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Summary

  1. International Trade Committee taking evidence on trade
  2. Health Secretary Jeremy Hunt answers MPs' questions
  3. Labour MP highlights assaults on emergency NHS staff
  4. MPs continue examination of Brexit bill
  5. Lords main business is Health Service Medical Supplies (Costs) Bill

Live Reporting

By Alex Partridge and Kate Whannel

All times stated are UK

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  1. Tomorrow in the Commons

    House of Commons

    Parliament

    That's it from us tonight. MPs return tomorrow morning from 11:30am with Cabinet Office questions, followed by the weekly parliamentary set-piece of Prime Minister's Questions at noon.

    MPs will then get a final chance to consider amendments to the EU withdrawal bill at Committee stage, followed by report and a vote on third reading.

  2. SNP amendment defeated

    European Union Bill

    House of Commons

    Parliament

    The SNP's amendment fails, 333 votes for the noes and 79 for the ayes, a majority of 254.

    So the bill escapes its second day of committee stage unamended. The committee will sit again tomorrow afternoon.

    The Commons now moves on to tonight's adjournment debate on penalties for causing death or injury while driving, introduced by Labour's Wayne David.  

  3. Labour new clause defeated

    European Union Bill

    House of Commons

    Parliament

    MPs have voted against Labour's New Clause 5, by 337 votes to 281 a majority of 56.

    MPs are now voting on New Clause 143, an SNP amendment that requires an assessment of the financial liability of the UK towards the EU following Brexit.

  4. MPs begin voting

    European Union Bill

    House of Commons

    Parliament

    MPs are now voting on New Clause 5, which compels the government to publish any impact assessment of the economy after Brexit made by the Treasury since June 23rd.

    MPs voting
  5. Minister 'cannot accept' amendments

    European Union Bill

    House of Commons

    Parliament

    Robin Walker

    Junior Brexit Minister Robin Walker is now summing up on behalf of the government.

    He proceeds to emphasise that this is a very simple bill and is not intended to be about anything but starting the process of leaving the EU, as voted for in the referendum of June 2016.

    He says the government will "lay out as much detail as possible, providing that doing so does not damage our negotiating position".

    He says many of the amendments in this section involve forcing the government to publish information about the effect of Brexit, which would have the result of slowing the process down. He adds that others would constrain the government in their negotiations. He says because of that he "cannot accept" any of them.

  6. SNP MP accused of 'filibustering'

    European Union Bill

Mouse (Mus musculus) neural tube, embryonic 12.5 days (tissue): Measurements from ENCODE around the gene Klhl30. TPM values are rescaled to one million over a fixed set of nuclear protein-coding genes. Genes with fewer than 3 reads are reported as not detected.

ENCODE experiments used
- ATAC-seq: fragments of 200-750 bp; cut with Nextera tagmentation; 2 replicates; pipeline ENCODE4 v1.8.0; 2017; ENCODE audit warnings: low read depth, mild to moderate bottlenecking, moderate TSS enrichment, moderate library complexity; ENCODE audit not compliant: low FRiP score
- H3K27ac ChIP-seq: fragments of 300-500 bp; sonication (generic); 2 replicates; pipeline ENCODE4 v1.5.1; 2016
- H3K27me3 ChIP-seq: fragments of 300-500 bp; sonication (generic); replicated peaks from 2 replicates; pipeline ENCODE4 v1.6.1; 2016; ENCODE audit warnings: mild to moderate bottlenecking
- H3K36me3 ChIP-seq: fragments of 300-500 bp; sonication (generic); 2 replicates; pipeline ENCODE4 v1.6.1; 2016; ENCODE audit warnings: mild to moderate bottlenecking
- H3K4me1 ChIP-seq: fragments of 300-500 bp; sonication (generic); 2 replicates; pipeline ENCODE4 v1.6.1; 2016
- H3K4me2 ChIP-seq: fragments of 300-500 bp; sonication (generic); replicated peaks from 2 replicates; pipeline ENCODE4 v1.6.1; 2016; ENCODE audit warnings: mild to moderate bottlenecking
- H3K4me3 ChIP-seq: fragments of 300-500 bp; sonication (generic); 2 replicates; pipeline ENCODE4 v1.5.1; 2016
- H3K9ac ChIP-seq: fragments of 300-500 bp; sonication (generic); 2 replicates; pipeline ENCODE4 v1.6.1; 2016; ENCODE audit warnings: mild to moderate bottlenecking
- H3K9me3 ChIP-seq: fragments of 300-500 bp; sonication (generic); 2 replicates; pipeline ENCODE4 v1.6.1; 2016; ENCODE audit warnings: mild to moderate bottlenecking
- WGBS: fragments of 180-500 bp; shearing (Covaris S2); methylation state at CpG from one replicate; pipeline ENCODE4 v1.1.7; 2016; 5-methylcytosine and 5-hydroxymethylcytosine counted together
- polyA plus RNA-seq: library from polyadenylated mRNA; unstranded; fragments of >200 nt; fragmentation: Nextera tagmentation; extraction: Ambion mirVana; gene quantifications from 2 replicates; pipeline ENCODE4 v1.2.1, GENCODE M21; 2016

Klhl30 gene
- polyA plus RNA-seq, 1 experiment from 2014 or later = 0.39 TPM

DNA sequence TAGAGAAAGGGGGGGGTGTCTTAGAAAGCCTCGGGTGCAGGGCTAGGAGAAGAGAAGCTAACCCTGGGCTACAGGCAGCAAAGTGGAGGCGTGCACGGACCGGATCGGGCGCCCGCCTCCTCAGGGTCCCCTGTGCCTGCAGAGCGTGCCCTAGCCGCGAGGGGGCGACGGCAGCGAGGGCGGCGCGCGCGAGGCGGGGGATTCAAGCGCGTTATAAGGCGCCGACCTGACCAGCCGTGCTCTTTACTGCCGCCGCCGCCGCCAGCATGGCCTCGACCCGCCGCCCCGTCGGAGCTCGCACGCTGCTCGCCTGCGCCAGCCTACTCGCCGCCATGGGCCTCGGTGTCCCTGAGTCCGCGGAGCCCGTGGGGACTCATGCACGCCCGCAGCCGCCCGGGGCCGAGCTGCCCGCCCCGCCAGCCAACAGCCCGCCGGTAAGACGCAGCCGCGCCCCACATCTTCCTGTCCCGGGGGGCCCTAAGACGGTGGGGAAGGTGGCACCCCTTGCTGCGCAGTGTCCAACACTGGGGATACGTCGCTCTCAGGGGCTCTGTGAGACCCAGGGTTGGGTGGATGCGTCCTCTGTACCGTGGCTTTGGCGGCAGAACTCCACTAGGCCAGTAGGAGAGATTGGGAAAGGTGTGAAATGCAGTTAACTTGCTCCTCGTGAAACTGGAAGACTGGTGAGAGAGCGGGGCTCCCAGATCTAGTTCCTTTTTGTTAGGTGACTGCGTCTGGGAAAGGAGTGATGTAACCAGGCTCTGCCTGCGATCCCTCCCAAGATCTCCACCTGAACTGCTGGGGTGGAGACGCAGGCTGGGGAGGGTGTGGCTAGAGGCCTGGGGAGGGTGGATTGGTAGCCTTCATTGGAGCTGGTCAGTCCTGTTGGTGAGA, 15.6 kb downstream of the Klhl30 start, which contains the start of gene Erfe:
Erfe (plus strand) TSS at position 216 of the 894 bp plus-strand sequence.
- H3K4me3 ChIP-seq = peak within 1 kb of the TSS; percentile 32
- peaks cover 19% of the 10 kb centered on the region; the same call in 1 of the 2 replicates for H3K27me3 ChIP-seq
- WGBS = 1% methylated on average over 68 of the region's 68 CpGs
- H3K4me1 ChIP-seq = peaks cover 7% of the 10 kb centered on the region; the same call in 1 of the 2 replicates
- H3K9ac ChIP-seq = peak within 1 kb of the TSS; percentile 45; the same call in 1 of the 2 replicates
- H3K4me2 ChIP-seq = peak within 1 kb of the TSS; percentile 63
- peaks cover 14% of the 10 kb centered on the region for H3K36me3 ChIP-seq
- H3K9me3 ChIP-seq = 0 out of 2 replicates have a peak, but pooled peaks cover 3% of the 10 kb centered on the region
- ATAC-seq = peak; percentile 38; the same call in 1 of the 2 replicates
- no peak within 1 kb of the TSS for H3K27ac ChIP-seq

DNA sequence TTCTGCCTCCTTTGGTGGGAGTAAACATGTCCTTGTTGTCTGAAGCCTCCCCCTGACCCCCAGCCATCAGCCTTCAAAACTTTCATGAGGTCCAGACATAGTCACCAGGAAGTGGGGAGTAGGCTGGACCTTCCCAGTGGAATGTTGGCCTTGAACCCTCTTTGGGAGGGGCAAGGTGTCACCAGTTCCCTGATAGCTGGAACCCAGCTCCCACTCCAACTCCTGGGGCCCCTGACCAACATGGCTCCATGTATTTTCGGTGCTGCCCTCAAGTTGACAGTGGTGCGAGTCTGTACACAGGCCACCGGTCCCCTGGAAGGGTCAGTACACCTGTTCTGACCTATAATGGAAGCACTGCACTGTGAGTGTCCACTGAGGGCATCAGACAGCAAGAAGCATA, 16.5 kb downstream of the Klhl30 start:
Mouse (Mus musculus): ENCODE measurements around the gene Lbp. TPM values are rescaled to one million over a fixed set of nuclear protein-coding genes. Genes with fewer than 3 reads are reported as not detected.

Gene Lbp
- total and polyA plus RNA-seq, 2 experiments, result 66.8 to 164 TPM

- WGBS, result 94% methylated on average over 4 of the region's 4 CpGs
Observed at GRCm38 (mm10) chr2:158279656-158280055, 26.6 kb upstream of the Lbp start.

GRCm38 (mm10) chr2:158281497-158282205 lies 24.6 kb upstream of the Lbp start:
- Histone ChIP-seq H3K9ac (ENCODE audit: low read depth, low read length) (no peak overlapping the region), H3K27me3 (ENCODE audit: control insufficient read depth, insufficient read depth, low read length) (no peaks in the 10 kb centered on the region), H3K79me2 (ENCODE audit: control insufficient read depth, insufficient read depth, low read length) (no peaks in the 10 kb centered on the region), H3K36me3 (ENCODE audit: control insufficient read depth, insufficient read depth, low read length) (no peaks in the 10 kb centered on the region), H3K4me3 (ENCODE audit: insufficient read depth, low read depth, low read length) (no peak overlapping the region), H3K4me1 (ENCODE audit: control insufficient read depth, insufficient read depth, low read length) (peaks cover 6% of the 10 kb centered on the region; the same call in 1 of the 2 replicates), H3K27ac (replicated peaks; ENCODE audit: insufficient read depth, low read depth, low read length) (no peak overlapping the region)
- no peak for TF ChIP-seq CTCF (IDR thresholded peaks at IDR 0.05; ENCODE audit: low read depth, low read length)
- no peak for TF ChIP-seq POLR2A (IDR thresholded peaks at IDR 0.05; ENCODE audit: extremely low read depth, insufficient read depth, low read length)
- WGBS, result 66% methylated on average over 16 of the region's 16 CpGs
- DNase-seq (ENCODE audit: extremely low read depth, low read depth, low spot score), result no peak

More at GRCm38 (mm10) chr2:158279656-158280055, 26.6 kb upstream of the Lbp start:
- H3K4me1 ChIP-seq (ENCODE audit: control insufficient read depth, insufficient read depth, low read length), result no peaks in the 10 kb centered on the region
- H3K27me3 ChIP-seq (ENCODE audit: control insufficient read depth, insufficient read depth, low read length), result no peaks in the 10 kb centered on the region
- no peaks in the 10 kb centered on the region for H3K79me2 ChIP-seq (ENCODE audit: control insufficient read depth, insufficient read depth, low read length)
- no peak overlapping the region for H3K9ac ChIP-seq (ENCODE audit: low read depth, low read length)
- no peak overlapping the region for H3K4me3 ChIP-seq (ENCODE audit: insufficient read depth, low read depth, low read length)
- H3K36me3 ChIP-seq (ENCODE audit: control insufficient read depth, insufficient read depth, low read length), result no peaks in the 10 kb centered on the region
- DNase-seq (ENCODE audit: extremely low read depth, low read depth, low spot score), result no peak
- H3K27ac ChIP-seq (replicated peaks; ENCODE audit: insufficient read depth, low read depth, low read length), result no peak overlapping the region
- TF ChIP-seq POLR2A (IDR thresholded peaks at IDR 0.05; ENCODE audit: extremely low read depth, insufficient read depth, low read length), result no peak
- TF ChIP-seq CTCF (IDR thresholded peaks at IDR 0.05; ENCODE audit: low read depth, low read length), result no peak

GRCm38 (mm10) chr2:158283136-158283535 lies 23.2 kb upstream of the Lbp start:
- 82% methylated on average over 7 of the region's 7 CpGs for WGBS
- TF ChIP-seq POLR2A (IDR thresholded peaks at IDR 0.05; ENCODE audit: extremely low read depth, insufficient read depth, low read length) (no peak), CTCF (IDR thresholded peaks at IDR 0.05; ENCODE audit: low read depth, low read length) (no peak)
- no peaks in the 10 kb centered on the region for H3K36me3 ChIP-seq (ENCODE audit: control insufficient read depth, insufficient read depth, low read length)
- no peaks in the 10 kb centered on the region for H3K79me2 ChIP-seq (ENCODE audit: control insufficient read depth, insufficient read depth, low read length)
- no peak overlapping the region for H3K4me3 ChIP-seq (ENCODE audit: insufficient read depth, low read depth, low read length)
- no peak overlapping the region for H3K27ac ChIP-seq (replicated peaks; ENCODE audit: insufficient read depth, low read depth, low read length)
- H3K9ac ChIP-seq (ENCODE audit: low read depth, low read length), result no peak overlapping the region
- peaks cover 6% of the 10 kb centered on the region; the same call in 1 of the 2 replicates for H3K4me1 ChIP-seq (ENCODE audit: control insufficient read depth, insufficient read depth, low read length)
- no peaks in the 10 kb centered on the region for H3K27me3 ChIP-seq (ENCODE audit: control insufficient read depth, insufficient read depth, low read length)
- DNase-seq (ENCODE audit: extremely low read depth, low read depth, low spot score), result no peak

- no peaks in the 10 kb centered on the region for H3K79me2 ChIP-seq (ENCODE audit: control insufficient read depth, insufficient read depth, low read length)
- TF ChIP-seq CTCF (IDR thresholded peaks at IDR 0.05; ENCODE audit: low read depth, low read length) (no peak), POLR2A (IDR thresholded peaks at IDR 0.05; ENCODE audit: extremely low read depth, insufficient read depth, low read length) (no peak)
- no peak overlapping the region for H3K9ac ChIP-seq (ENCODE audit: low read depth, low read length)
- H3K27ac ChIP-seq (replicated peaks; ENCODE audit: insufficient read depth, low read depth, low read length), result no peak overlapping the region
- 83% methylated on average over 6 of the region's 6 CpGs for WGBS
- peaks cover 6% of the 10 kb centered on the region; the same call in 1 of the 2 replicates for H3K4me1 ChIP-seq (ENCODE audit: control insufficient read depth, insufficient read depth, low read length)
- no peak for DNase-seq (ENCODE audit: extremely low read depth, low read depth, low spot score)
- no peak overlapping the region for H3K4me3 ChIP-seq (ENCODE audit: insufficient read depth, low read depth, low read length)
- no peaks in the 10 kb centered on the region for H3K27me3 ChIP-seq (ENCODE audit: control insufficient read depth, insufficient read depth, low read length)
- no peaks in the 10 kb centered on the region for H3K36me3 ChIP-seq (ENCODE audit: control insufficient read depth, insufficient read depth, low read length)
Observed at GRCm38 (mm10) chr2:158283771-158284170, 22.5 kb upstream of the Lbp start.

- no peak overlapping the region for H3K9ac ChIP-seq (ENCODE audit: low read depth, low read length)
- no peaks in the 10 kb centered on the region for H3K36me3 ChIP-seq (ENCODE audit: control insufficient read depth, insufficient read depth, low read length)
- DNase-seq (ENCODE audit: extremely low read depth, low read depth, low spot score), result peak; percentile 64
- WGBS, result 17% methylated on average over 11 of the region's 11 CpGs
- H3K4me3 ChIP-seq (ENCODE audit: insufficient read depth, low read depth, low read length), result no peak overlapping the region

House of Commons

    Parliament

    The SNP's Patrick Grady has now been speaking for more than fifty minutes. He faces a flurry of complaints about "filibustering" from Labour and Conservative members, but his remarks are ruled in order, by the chair.

    He’s been able to talk for so long because of the large number of amendments tabled by his party.

    Labour's Mary Creagh says she hopes the House of Lords will be able to do the job that the House of Commons hasn't had time to do at committee stage, on issues like the environment which she says has barely been mentioned so far.

  7. Single market exit 'an enormous hit to the economy'

    European Union Bill

    House of Commons

    Parliament

    Patrick Grady

    SNP MP Patrick Grady tells MPs that he hopes to push the SNP's new clause 43 to a vote.

    This amendment requires the Prime Minister to publish an impact assessment of leaving the Customs Union (independently of decisions on the Single Market) in good time before Parliament votes on the final agreement. 

    He argues that exiting the single market will mean "an enormous hit to the economy".

  8. Amendments will produce 'a feast for lawyers'

    European Union Bill

    House of Commons

    Parliament

    Conservative Michael Gove argues that if these amendments are accepted Article 50 will be subject to judicial review.

    He recalls his time as a minister when a school building programme was held up as a result of a "relatively small" problem with an impact assessment. 

    "If you want a feast for lawyers, a festival for litigators then accept these clauses, bring in these amendments and see the tills ching."

  9. UK 'no longer in driving seat'

    UK-EU security cooperation

    House of Lords

    Parliament

    Liberal Democrat Lord Paddick reminds the House that he served as an officer in the Metropolitan Police until 2007.